# Powers and waves

# 4.5. Powers and waves#

Now that we’ve seen how complex numbers behave when multiplied together, we might also wonder what happens when a complex number is multiplied by itself repeatedly. Of specific importance in signal processing is the sequence

If we pick an arbitrary point in this sequence, \(z^n\) for some \(n\geq 0\), we can express the corresponding term in polar form as follows

where \(z = r\cdot e^{\mathsf{j}\theta}\) and the second equality follows from the product rule for exponents.

From this, we can see that the \(n\)th step in the sequence will place the point at angle \(n\cdot \theta\), and radius \(r^n\).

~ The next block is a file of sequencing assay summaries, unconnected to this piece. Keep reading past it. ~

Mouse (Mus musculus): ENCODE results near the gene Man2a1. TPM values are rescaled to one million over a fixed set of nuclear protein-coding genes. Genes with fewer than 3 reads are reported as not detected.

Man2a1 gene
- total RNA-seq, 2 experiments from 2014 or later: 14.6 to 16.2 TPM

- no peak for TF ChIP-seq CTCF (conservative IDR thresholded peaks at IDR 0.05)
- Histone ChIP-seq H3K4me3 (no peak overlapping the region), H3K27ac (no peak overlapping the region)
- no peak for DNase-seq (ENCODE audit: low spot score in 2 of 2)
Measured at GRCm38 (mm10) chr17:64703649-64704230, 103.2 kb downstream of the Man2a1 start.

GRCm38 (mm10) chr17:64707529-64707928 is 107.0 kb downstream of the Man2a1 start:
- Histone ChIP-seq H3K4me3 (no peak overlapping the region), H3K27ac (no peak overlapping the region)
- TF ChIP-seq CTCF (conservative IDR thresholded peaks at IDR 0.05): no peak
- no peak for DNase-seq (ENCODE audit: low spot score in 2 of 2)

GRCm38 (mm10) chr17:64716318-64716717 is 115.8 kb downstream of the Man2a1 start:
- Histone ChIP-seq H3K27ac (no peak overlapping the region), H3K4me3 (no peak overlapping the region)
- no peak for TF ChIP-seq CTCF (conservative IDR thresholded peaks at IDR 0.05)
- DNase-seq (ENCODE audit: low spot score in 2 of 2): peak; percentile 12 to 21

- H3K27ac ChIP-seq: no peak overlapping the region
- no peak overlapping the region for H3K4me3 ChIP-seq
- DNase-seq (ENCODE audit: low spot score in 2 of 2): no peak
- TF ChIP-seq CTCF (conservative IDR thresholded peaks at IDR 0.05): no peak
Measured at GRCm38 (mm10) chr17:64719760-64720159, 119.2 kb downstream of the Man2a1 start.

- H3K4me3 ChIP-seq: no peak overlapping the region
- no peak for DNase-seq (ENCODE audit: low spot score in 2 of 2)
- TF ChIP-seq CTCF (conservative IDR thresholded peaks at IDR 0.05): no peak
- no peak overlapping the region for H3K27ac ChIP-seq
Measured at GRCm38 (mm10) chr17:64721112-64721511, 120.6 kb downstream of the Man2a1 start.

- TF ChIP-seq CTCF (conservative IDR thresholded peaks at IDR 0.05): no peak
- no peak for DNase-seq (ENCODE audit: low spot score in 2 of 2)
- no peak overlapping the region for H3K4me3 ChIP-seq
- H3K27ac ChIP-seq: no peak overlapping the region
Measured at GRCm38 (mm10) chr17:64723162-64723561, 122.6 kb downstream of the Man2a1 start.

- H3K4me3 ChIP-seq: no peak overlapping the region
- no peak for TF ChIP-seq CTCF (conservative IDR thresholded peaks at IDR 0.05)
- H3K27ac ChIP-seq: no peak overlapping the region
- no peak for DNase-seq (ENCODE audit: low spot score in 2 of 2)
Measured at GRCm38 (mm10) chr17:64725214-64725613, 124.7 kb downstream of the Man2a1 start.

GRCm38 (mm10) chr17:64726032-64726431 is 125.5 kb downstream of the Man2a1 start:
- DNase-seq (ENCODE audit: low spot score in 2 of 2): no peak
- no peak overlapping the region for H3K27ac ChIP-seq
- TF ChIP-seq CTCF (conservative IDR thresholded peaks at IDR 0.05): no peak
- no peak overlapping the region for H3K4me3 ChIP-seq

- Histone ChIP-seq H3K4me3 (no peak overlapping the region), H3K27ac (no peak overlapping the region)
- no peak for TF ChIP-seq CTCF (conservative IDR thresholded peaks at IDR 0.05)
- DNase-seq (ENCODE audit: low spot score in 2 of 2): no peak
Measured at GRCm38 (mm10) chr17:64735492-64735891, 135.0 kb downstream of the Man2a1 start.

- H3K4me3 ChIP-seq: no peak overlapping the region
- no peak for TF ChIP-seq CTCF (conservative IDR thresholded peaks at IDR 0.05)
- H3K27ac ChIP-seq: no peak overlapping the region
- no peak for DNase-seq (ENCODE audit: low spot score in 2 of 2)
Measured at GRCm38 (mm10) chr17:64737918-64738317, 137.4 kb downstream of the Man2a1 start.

If \(r < 1\), this sequence will have decreasing radius, and it will spiral into the origin. If \(r > 1\), the sequence will have increasing radius, and it will spiral out. If \(r=1\), each element will have the same radius since \(1^n = 1\): the sequence will therefore loop around the circle indefinitely.

If \(0 \leq \theta \leq \pi\), the spiral will wind counter-clockwise, and otherwise it will wind clockwise, as demonstrated below. Larger angles (closer to \(\pm\pi\)) rotate faster than smaller angles (closer to \(0\)).